BY RICHARD GRUSIN
On May 16, 2002, my son Sam and I attended one of the opening-day digital screenings of Star Wars: Episode II—Attack of the Clones at the Star Southfield Theatre, the only theater in the Detroit metropolitan area (and one of only two in Michigan) equipped to project the film in the digital format in which George Lucas wanted us to see it. In the intervening years most people have probably forgotten the hype that attended the film’s release. The digital production, distribution, and screening of Attack of the Clones was heralded in the popular media as marking a watershed moment in the history of film, “a milestone of cinema technology” along the lines of The Jazz Singer (McKernan). Some industry executives claimed that because Attack of the Clones was produced entirely without the use of celluloid film it “heralded the future of Hollywood and the death of actual ‘film’ making” (Healey and Huffstutter).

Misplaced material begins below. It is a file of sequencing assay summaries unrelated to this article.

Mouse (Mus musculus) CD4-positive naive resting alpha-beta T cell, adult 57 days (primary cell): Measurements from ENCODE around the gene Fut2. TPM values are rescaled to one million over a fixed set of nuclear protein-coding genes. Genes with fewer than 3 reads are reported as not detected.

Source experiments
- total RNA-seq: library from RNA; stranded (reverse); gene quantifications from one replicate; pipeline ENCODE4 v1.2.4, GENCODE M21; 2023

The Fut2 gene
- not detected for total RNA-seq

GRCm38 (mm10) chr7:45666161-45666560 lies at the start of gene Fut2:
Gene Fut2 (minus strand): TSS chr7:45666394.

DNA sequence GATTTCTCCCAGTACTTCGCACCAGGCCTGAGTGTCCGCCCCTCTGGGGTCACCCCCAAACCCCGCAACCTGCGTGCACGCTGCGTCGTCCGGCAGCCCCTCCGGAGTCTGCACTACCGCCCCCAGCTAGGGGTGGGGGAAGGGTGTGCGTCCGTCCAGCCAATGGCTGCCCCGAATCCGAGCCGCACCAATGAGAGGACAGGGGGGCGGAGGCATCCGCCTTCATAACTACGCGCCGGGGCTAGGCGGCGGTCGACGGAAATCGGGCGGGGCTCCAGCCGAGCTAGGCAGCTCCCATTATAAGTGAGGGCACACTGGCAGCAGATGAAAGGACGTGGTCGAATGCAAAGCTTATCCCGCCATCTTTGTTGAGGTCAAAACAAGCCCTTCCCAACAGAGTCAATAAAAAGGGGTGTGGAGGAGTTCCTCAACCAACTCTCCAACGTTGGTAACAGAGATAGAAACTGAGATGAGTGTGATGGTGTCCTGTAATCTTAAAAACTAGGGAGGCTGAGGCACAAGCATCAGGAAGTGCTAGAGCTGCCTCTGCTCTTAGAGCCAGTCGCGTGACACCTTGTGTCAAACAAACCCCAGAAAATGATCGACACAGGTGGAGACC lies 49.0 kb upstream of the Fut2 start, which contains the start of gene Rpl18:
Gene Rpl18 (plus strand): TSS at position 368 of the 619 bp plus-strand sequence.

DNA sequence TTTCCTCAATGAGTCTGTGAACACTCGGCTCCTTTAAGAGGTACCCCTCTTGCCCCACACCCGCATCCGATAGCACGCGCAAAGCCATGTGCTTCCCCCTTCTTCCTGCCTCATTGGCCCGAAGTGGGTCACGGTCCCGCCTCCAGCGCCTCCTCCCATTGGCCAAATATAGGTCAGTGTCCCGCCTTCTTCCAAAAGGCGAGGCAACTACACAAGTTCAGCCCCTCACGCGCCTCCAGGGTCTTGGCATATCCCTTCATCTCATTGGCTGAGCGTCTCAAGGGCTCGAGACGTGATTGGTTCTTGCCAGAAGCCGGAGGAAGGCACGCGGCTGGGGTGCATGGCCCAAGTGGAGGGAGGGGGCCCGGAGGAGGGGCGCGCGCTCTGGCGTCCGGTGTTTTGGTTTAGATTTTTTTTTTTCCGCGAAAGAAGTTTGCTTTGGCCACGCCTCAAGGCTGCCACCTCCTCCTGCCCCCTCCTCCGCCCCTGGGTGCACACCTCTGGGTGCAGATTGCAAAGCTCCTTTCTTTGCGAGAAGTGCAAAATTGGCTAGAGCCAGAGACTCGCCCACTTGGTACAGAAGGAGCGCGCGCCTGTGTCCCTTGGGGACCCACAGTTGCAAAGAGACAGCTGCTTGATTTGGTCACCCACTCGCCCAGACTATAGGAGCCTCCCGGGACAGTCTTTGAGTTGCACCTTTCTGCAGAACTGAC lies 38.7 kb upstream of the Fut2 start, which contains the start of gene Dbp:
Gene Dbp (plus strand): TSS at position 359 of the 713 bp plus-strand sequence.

Elsewhere I have discussed the significance of the digital production and screening of Attack of the Clones in relation to the early history of cinema (“Remediation”). Rather than considering the possibility of digital cinema as constituting a radical break or rupture with the cinema of the twentieth century, we need to understand how the emerging forms and practices of digital media provide us with a perspective from which the entire history of cinema up to this point can be seen as an extension of “early cinema.” Borrowing from the idea that electronic textuality marks what has been called the late age of print, I argue that digital cinema marks us as inhabiting the late age of early cinema (or perhaps phrased differently, the late age of celluloid film). In describing the current cinematic moment in this fashion, I do not mean to suggest that film will disappear, but that it will continue increasingly to be engaged with the social, technological, and aesthetic forms and practices of digital media. This engagement will be marked not (as many digital enthusiasts contend) by the emergence of a distinctively new digital medium (and the concomitant abandonment of the technologically outmoded medium of celluloid film), but rather by the emergence of multiply networked, distributed forms of cinematic production and exhibition. Indeed I am convinced that we already find ourselves with a digital cinema—not as a distinctively new medium but as a hybrid network of media forms and practices, what the title of my paper calls a “cinema of interactions.”